He also said the English women and children were more excited to see chocolate bars and jam and little luxuries like nylon stockings than if you'd brought over a giant treasure chest filled with gold coins.

6:26 AM  
Blogger Maheanuu Tane said...

I never knew that molasses came in different flavors. The only kind I ever saw, thanks to grandma, was the black strap kind. It has a taste that I enjoy. But then again I am sorta, kinda weird...

I plan on going out today and picking up a bottle of the Tate & Lyle Golden Syrup today and mail it to my wife so that she will have it when she gets home next weekend.

I tried to explain molasses to my wife, and then went to T & L's web page and learned about the light stuff, we always have a bottle of the dark kind in the house, and I for one, like to use it on pancakes.

Thanks again for another superb recipie.

9:49 AM  
Blogger The Minstrel Boy said...

my experience with the british was colored darkly by my irish side of the family. i was young, bursting with bad attitude, and usually spoiling for a fight. viet nam was still raging the last time i was in england and, i must say, the british did their level best to be nice to me but i wasn't having any of it. i worked on a gun crew for the HMS Victory on the Queen's Birthday. Like the USS Constitution, the Victory is brought out into the harbor, twice a year to be redocked facing the other way. On the Queen's Bday we fired a full broadside (80 fucking cannon). I was a front loader. later, we all went to "The King's Stairs" which was the pub where nelson himself used to tip a pint and view the harbor of portsmouth. they still have his booth roped off. just like they have the place where he fell on the deck roped off. when we had docked a barrel of rum was produced and all hands were given a generous tot. then they told us that the barrel we had drunk from was the same barrel that had been used to transport nelson's body from trafalger back to england. when the body was removed the crew drank off the rum that he had been pickled in. since then, rum for the british navy has been called "nelson's blood."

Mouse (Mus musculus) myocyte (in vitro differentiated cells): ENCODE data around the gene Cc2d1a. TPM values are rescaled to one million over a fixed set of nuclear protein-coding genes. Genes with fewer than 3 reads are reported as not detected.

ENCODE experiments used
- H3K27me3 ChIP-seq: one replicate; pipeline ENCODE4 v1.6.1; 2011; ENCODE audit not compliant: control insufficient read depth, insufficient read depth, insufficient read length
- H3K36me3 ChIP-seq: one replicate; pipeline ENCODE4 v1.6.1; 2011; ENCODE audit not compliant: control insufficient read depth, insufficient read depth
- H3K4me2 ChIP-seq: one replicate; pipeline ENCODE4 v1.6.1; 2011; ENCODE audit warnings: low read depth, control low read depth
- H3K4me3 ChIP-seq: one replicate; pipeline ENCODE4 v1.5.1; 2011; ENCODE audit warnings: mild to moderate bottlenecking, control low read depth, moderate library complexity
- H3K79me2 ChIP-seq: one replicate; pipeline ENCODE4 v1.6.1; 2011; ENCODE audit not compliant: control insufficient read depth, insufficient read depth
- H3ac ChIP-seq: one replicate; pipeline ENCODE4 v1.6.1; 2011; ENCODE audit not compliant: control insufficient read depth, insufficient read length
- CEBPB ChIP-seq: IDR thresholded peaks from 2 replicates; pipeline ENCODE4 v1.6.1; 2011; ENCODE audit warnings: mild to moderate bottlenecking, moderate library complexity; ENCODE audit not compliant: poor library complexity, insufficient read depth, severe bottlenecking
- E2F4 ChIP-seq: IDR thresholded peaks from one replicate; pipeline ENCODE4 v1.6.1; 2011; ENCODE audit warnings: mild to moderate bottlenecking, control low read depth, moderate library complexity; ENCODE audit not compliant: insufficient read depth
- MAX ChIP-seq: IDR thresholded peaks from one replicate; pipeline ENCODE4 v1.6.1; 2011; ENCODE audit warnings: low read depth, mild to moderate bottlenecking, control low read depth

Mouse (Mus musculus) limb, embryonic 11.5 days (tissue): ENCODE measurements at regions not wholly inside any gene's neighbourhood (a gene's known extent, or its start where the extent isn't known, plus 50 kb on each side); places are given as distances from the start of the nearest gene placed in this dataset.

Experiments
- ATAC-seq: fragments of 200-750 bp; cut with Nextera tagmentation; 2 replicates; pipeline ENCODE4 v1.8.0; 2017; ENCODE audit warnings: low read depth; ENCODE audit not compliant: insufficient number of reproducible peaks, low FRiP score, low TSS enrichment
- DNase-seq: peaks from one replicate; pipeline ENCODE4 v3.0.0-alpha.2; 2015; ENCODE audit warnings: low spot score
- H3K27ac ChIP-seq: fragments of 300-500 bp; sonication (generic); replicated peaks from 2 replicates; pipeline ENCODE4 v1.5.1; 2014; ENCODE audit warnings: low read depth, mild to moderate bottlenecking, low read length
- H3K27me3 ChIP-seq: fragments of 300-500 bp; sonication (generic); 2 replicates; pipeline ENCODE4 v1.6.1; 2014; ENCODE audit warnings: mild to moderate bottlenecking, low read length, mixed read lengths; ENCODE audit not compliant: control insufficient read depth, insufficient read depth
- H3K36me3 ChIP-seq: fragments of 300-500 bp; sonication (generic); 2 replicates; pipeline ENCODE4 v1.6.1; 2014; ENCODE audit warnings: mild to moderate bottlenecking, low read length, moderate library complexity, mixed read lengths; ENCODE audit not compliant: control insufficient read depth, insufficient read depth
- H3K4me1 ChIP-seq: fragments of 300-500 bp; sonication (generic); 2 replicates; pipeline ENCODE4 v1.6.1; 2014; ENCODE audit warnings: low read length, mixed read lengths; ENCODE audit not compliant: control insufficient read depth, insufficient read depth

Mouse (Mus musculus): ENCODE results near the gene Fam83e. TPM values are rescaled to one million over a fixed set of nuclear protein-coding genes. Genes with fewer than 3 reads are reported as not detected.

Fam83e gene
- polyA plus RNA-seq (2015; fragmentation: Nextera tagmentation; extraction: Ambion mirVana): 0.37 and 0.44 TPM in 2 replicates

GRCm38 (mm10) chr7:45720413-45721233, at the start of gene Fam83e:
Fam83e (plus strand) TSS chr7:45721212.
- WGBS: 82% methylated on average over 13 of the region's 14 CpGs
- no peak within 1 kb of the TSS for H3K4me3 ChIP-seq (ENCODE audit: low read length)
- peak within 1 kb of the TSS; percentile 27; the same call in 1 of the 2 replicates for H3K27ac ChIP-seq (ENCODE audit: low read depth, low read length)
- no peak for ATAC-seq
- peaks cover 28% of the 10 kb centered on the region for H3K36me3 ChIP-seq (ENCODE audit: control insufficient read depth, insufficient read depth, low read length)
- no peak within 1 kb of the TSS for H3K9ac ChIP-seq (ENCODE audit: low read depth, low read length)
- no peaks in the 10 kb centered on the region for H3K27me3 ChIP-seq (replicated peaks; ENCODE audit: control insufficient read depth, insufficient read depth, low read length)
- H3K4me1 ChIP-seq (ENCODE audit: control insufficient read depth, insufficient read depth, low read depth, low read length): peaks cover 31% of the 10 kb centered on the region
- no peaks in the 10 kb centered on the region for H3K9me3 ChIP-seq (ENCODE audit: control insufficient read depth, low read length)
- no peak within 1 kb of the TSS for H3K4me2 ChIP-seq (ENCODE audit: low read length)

i tossed back my ration and and said "great! when do we get sodomy and the lash?"

11:05 AM  
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11:23 PM  
Anonymous looney_eds - Edinburgh said...

".......honest to God British foods that won't have you reaching for the barf bag"

Oh woe to your uneducated palate - Roast beef and Yorkshire pudding, Lancashire hot pot, Shepherds pie, cottage pie, Cumberland sausage, spotted dick, fish and chips........yes, there are some dishes that are not too great but this was born out of necessity - don't forget, there was still rationing in this country well into the 1950's but since then, British cuisine has come on a long way, we are now a country with one of the highest numbers of Michelin starred restaurants in the world, multi culturism has lent to this also and we have our downsides too, McDonalds, Burger King and KFC almost everywhere.

I've been to the States too over the years and have also served with US military - so before you go knocking our scran, can you please explain to me what exactly is 'creamed mince' - I saw it made with carnation milk etc, now tell me who's got the problem with their taste buds.

Most of the recipes eaten in the US have been imported from the melting pot of cultures that have settled there including quite a few British dishes.